Oftentimes an occurrence in a commercial general liability policy is defined as “an accident, including continuous or repeated exposure to substantially the same general harmful conditions.” It is this occurrence that causes the bodily injury or property damage that may be covered by the policy.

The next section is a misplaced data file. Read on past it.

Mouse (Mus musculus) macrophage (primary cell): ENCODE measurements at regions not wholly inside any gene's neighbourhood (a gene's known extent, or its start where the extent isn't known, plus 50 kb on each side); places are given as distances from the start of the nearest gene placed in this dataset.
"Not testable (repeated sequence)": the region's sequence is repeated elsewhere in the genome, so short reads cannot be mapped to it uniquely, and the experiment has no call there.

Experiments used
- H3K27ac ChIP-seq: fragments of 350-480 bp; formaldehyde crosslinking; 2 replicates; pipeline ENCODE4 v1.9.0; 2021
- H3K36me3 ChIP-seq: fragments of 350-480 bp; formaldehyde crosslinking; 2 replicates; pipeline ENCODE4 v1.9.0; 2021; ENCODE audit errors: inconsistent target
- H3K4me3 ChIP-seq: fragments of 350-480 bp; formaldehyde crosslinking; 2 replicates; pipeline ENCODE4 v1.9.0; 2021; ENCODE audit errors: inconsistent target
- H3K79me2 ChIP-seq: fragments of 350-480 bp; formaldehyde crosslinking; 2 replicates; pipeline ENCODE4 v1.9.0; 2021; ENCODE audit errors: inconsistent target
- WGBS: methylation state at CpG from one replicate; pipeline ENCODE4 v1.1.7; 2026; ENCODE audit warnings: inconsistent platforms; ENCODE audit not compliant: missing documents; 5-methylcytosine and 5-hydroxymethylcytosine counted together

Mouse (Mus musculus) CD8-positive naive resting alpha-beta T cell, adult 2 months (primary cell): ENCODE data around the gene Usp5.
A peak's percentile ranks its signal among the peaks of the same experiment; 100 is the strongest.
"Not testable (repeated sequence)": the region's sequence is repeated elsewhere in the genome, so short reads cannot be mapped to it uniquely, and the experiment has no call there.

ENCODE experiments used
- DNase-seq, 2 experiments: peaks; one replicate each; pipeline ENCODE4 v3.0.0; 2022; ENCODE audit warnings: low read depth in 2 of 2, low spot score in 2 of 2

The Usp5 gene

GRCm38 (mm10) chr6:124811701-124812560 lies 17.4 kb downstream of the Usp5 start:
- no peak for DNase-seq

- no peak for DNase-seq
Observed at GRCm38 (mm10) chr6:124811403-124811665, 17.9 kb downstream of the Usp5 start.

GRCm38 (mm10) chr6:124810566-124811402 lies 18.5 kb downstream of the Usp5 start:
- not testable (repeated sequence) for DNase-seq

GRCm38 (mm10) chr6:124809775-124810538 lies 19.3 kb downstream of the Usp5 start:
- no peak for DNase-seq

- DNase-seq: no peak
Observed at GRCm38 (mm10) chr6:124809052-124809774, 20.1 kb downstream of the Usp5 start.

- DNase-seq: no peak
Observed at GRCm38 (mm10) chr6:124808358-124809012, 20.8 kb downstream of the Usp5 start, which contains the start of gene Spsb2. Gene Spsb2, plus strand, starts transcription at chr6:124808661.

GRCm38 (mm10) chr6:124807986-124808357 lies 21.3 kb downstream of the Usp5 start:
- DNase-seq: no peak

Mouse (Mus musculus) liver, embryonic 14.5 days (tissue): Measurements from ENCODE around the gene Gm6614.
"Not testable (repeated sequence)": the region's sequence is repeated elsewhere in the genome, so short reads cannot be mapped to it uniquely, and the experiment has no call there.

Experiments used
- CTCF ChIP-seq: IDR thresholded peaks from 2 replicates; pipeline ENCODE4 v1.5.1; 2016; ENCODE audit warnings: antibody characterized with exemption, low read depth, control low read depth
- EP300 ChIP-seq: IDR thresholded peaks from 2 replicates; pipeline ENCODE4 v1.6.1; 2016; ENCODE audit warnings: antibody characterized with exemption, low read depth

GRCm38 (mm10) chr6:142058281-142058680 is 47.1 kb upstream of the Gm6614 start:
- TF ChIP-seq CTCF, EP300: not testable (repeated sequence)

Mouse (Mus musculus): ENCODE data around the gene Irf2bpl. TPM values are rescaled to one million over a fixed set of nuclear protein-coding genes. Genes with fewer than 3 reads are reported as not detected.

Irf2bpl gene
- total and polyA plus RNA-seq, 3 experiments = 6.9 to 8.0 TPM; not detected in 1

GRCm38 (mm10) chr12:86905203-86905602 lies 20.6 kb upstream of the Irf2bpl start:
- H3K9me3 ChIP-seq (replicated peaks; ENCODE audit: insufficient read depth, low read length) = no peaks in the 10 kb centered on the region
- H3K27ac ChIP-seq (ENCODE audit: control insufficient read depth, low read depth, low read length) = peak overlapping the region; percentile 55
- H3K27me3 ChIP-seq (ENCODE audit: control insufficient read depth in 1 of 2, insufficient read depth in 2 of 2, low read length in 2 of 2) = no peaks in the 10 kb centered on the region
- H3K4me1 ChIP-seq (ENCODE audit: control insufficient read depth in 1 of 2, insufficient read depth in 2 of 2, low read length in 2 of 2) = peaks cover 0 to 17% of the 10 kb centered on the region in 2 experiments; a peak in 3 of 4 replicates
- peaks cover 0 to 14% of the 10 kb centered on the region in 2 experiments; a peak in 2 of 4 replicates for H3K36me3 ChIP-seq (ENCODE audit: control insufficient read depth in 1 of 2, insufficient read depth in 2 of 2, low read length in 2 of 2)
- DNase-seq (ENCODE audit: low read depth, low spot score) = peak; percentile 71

An interesting non-construction case determined an occurrence under a commercial general liability policy occurred when the negligent act occurred irrespective of the date of discovery or the date the claim was discovered or asserted. See Certain Underwriters at Lloyd’s, London Subscribing to Policy No. J046137 v. Pierson, 46 Fla.L.Weekly D1288c (Fla. 4thDCA 2021). This is interesting because the appellate court did NOT apply a “trigger theory” to first determine the occurrence’s policy period. The appellate court found it did not need to determine which “trigger theory” applied to determine the occurrence for the injury and relied on a cited case: “trigger theories are generally used in the context of deciding when damage occurred ‘in cases involving progressive damages, such as latent defects, toxic spills, and asbestosis’ because the time between the ‘injury-causing event (such as defective construction, a fuel leak, or exposure to asbestos), the injury itself, and the injury’s discovery or manifestation can be so far apart.” Pierson, supra, citing and quoting Spartan Petroleum Co. v. Federated Mut. Ins. Co., 162 F.3d 805, 808 (4th Cir. 1998).